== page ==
This time next week (March 8th 2017) we will be gearing up to hearing Chancellor Philip Hammond deliver his first Budget and mark the last Spring Budget for the UK as the new schedule kicks in and see the full Budget moved to the Autumn.
This year will actually see two Budgets delivered (Spring and Autumn) so it is a little confusing to predict what changes will be announced next week and what will be left until the Autumn. Hammond, when declaring the new schedule, said the Spring announcements will 'not be a major fiscal occasion'. That was about 2018 but the sentiment may still be echoed in next weeks speech.
Later this month sees the triggering of Article 50 following the vote to leave the EU. Hammond has already stated his policy decisions are based upon helping the 'Brexit' process and helping to mitigate negative possibilities from it by including measures to increase productivity at home. To help him some positive news emerged that the UK economy has been growing faster than forecast since the vote so borrowing will be around £12bn less than expected in last year's Autumn Statement - even with the huge increases to borrowing across the longer term.
In terms of giveaways, the Chancellor needs cash or leeway to do so and an extra £2bn in tax receipts from boosts in self assessment and capital gains income may help loosen the purse strings. Coupling this with the stronger than expected economy since the 'Brexit' vote shows that there is around £30bn leeway in the Treasury's coffers.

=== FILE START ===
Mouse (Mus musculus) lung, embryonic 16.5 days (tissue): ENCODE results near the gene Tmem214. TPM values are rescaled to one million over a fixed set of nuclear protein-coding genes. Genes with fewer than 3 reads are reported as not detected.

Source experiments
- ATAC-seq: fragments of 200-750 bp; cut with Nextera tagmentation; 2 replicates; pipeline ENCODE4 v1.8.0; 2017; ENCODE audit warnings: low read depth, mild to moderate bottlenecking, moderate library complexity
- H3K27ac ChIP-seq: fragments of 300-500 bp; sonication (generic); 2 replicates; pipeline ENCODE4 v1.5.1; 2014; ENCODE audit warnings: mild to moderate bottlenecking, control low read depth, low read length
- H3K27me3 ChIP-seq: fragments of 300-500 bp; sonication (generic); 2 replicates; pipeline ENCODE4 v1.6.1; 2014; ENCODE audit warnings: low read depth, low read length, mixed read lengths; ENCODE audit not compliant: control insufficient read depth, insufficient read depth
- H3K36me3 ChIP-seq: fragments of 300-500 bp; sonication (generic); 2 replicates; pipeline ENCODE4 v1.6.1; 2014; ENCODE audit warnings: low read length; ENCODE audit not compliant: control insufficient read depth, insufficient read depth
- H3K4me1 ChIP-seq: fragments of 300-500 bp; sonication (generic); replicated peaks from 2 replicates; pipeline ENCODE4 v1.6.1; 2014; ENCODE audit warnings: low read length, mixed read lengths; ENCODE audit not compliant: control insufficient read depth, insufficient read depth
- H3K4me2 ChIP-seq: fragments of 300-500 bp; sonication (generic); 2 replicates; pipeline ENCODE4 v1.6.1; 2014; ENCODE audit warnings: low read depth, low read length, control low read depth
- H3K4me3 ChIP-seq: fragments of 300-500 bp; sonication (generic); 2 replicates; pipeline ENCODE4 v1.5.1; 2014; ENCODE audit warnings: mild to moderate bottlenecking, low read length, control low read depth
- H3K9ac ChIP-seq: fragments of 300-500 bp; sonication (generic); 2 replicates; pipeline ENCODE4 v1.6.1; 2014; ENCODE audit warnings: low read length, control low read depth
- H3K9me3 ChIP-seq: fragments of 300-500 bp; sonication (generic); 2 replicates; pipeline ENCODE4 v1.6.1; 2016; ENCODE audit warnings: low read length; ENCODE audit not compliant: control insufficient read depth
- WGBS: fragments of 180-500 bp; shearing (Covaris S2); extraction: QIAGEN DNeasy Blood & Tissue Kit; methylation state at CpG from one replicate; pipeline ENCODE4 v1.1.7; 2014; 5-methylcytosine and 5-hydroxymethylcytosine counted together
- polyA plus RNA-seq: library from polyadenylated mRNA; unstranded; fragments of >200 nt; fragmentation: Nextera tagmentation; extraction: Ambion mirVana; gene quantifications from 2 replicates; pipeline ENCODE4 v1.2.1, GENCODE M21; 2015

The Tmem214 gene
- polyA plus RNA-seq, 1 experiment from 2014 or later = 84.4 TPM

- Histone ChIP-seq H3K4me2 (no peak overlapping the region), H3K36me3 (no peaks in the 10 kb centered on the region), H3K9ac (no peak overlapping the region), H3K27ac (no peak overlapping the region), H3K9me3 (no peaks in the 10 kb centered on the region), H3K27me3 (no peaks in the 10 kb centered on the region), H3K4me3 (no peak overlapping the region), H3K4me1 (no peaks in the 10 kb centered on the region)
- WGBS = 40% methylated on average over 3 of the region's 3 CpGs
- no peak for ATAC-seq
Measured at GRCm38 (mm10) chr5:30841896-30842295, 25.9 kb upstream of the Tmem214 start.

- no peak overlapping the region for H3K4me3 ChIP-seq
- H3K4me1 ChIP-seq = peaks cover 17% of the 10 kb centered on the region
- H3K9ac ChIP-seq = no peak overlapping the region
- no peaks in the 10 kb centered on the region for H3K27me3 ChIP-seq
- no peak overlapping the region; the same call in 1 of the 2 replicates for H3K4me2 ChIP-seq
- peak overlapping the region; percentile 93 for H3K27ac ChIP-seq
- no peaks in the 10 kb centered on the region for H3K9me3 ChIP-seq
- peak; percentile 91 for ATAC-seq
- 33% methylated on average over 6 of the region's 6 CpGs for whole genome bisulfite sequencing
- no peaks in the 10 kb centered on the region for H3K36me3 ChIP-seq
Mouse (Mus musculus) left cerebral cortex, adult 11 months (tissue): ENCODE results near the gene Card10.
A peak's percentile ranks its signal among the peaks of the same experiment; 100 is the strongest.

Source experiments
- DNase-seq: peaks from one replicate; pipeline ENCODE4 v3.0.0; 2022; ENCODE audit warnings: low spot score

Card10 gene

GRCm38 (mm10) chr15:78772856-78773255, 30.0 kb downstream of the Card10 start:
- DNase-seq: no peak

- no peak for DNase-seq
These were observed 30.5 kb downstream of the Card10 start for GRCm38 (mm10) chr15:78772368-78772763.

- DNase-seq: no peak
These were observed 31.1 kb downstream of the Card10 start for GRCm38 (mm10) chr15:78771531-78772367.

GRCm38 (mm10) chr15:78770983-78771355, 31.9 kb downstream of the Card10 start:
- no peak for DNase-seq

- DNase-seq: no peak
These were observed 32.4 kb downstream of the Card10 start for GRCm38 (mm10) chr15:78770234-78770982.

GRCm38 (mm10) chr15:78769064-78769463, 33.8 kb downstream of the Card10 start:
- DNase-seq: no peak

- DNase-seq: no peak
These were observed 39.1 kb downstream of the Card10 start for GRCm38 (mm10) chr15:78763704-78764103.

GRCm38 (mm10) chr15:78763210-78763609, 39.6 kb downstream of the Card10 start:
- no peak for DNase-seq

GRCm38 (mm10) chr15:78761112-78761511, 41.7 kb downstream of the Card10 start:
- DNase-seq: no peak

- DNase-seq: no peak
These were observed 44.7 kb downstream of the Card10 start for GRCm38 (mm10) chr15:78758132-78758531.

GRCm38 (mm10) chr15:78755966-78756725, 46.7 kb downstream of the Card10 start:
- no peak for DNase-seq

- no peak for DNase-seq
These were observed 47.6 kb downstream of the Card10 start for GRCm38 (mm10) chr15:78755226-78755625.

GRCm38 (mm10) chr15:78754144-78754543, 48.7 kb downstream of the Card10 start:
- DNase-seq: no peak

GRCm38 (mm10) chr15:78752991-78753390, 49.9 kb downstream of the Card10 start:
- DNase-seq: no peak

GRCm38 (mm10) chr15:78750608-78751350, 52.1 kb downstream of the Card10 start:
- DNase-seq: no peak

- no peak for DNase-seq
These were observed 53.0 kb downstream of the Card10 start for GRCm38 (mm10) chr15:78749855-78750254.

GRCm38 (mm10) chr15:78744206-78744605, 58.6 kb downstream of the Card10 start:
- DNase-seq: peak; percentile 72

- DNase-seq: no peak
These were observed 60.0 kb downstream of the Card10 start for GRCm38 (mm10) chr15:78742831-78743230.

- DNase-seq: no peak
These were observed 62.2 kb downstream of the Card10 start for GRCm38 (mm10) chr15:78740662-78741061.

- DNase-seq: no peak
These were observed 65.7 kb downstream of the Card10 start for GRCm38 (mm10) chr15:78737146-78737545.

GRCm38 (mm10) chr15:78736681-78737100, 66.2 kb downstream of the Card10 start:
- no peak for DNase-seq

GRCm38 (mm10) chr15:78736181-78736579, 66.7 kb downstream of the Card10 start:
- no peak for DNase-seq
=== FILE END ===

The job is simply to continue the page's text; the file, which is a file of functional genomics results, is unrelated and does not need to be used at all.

So, what could we expect?
Businesses across the UK are reeling from the upcoming rates changes. From April 1st 2017 the amount of tax businesses pay on their premises will be based upon rentable values fixed in April 2015. This was previously set at rentable values fixed in 2008. The seven year gap will increase values dramatically and rates, which already account for near a third of outgoings, are set to soar.
The outrage was expected - the government held out on the revaluation until the general election had passed. London businesses are expected in some cases to pay four times as much in business rates over the next five years. There is a possibility of a relief fund being announced to aid those that are affected in order to ease the transition.
NHS departments have already been told to become more efficient and cut costs by up to six percent so hopefully there will not be further cuts to the already stretched healthcare budget.
Efforts at helping people with housing have been focused on home ownership over previous Budgets with the likes of the 'Help to Buy' schemes. PM Theresa May is now thought to be ushering in measures to help the growing renters pool by moving to schemes for affordable rental properties.
Tax changes are already announced for the 2017 tax year with the personal allowance rising to £11,500 and the higher rate threshold to £45,000. Scottish tax rules were recently changed last minute to adjust the higher rate threshold to lower than 2016 levels, read more about that here. There have also been proposals to remove the tax-free limit on redundancy payments.
Keep track of all the announcements right here next Wednesday 8th March. Follow us on Twitter on @uktaxcalculator or search for hashtag #budget2017.